NASHVILLE, Tenn — Mariah Bell had been to the U.S. Figure Skating Championships nine times without standing atop the podium.
She'd finished second once. Third a couple times. A disappointing fifth four years ago, when the ever-smiling Bell arrived at nationals as one of the leading contenders for the three-woman team headed to that year's Winter Olympics.
All those bitter disappointments made Friday night all the sweeter.
Putting together a mesmerizing free skate to k.d. lang's rendition of the Leonard Cohen staple “Hallelujah,” the 25-year-old Bell became the oldest skater in 95 years to win the national championship. And by edging the superlative Karen Chen for the gold medal, Bell likely locked up that long-awaited spot on the Olympic team headed to Beijing.
“There's definitely been some times when, I don't know, times are tough and you just want to call it quits,” Bell said. “It's really exciting to be a little bit older and showing you can do it at a young age and also an older age. I'm 25. It's not like I'm ancient. But in skating I kind of am. And I want that to be a known fact that skating doesn't end at a certain age.”
Bell narrowly led after a spectacular short program, but it took an equally incredible performance Friday night to hold off Chen's pursuit of a second title. Bell earned 140.70 points in her free skate and 216.25 points total, putting her nearly three points ahead of Chen and six ahead of 14-year-old bronze medalist Isabeau Levito.
Levito nearly stole the show in her senior nationals debut, piecing together an effortless series of triple jumps set to music from “Swan Lake.” But there was no stealing an Olympic spot — she's too young to compete in Beijing.
“I’m very excited because my goal was to medal, so I mean, here I am,” she said. “It was a good program.”
While Bell and Chen are locks when U.S. Figure Skating's selection committee announces the three-woman team on Saturday, the other spot is likely to go to Alysa Liu. The two-time national champion was third after her short program but had to withdraw earlier Friday following a positive test for COVID-19.
“Obviously that's unfortunate,” Bell said, “but this variant is really serious and people are catching it left and right, so it's unfortunate she couldn’t do the long program. But she’s had a great season to back her up.”
Still, the news of Liu's positive test — and one for Amber Glenn later in the day — left the rest of the skaters shaken.
“Definitely the news was very, very shocking, and super unfortunate to hear,” Chen said. “I gave myself, like, 10 minutes to freak out about it. That's my thing now. I tend to overthink and overanalyze. After that you have to focus on skating.”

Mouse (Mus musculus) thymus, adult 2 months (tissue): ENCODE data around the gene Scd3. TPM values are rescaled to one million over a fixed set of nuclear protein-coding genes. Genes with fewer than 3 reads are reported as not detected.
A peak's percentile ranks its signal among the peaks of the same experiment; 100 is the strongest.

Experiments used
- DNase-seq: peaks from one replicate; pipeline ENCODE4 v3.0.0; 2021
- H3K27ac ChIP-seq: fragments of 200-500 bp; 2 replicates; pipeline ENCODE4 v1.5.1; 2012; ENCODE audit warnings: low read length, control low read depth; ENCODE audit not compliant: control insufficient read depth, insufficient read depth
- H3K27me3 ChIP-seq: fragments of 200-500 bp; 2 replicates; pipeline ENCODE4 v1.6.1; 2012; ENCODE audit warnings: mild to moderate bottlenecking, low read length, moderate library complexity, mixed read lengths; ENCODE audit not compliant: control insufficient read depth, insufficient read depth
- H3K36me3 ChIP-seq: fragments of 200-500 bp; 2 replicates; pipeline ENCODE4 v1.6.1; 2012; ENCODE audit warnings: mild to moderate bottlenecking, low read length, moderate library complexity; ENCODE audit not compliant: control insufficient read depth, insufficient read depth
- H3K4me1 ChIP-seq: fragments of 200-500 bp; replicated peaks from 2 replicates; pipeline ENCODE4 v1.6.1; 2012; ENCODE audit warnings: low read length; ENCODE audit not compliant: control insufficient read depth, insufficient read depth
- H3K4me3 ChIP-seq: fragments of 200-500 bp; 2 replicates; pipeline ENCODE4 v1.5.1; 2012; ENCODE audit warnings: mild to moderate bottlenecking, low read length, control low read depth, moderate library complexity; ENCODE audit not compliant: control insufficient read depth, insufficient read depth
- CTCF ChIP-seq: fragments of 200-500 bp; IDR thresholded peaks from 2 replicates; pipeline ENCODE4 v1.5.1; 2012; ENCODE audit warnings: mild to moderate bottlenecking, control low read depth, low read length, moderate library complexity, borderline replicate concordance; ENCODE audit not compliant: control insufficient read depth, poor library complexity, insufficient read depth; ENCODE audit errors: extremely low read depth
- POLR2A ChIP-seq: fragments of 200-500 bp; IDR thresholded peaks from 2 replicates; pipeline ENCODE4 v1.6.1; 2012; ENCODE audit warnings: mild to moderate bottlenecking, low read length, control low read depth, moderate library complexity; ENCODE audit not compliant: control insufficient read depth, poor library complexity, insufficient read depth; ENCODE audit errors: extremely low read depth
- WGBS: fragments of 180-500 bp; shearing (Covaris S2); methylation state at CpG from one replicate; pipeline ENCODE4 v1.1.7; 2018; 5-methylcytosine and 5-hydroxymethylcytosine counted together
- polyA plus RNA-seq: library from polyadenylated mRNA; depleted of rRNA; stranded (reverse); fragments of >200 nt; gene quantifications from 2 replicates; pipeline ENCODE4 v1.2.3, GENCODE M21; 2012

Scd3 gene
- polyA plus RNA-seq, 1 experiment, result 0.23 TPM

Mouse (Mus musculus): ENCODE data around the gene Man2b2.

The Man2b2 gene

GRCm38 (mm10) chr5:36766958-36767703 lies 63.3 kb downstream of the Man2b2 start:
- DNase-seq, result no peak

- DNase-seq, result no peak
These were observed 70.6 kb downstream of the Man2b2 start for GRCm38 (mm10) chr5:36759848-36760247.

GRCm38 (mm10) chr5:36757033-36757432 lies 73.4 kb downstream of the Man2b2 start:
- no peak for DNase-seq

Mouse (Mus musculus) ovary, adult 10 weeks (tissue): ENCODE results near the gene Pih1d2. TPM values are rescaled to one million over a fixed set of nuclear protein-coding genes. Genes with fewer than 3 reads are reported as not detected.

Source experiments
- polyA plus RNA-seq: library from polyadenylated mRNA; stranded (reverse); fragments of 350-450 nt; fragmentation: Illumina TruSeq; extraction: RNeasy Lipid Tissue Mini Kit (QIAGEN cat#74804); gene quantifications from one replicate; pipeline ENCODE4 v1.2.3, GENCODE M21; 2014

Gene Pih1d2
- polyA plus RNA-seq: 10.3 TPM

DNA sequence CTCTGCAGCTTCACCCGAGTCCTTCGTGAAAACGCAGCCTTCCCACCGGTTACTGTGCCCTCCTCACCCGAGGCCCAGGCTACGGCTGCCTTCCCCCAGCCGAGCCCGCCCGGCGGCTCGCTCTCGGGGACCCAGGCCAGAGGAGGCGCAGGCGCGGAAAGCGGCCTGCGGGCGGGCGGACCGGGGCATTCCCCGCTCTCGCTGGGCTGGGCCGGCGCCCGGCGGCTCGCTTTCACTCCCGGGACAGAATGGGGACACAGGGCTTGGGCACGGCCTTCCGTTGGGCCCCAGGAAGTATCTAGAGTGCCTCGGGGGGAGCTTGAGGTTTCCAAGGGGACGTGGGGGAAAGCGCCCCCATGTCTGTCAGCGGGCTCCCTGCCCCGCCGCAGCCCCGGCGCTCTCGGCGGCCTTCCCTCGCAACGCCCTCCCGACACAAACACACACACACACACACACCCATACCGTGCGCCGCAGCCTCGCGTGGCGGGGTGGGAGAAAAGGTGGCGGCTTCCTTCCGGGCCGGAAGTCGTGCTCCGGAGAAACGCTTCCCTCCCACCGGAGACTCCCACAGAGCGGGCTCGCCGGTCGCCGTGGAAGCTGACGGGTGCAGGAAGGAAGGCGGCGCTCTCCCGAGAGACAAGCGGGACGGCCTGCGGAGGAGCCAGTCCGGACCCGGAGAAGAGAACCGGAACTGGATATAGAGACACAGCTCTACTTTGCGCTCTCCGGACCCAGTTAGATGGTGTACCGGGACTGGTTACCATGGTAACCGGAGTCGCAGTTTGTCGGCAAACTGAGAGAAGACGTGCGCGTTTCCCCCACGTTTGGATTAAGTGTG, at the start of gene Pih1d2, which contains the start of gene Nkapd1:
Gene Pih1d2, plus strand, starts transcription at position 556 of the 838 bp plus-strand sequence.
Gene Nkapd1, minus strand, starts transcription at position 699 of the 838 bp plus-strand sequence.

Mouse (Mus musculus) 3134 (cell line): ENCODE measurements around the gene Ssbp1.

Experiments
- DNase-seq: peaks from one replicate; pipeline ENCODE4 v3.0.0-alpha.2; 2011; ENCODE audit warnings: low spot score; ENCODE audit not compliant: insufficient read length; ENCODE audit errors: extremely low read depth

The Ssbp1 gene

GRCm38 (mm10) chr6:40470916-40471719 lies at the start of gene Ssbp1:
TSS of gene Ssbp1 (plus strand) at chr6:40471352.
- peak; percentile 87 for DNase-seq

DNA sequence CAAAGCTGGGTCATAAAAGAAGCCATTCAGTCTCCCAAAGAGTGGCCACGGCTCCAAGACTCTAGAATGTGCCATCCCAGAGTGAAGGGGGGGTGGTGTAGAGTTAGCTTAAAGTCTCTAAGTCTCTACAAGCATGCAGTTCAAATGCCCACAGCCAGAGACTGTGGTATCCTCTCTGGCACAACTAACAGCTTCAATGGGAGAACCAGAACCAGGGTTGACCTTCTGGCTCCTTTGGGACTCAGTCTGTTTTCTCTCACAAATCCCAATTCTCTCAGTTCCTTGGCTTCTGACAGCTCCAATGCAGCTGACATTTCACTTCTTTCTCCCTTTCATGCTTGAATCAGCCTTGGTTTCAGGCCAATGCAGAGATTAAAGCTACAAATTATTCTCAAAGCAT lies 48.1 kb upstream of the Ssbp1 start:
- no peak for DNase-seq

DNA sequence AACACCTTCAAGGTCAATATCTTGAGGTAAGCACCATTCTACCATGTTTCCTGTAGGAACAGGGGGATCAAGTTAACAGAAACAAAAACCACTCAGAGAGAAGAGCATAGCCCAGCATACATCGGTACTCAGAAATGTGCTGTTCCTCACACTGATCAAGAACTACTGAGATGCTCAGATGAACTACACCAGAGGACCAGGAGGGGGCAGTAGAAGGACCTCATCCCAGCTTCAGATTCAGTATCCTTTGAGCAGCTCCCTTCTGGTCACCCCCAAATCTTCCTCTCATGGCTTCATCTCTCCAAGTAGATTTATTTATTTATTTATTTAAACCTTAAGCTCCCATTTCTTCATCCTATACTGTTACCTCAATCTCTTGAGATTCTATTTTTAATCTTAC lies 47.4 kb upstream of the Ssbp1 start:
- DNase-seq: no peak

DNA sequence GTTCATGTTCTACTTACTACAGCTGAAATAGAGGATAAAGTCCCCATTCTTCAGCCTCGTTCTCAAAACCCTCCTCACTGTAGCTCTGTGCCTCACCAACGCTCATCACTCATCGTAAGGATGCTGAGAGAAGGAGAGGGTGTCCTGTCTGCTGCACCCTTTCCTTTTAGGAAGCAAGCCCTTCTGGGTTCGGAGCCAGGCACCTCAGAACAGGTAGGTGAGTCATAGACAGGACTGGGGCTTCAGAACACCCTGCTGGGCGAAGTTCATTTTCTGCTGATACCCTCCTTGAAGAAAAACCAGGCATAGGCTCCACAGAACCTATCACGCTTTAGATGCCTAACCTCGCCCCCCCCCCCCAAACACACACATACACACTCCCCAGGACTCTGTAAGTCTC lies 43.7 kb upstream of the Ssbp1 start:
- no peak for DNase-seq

2014 Olympian Gracie Gold wound up 10th, struggling in her free skate after finishing sixth in the short program.
Earlier in the day, Madison Chock and Evan Bates crashed through the smallest of openings created by training partners and friendly rivals Madison Hubbell and Zachary Donohue to win the rhythm dance competition.
Dancing to a medley of Billie Eilish songs, Chock and Bates were perfection on their curve lift, tightly in unison on their brilliant twizzles and brought down the house with their finishing step sequence to score 91.94 points — the highest score ever at nationals and more than two points higher than any posted during the Grand Prix season.
“It's a true testament to our training,” Chock said. “Since the Grand Prix final was canceled, we had more time to prepare than we would have and we took advantage of that, polishing and smoothing out the details.”
Hubbell and Donohue finished with 89.39 points to keep them within striking distance heading into Saturday’s free dance, which not only will decide the national title but also help with selecting the three-team Olympic squad.
“Even though there were little things, we didn't back off. We didn't let up,” said Hubbell, who along with Donohue were fourth at the Pyeongchang Olympics. “Crap happens and then other competitors skate very well, and it is what it is.”
The race for gold will be just as tight as the race for bronze and the final spot in Beijing. Caroline Green and Michael Parsons have 80.85 points and Kaitlin Hawayak and Jean-Luc Baker are only a point behind them in fourth place.
“We’ve gotten really good at focusing on what we can control. Our performance on the ice is something we're in charge of,” Parsons said. “There's a lot on the line for sure, but when we're in our program, we don't even think about it.”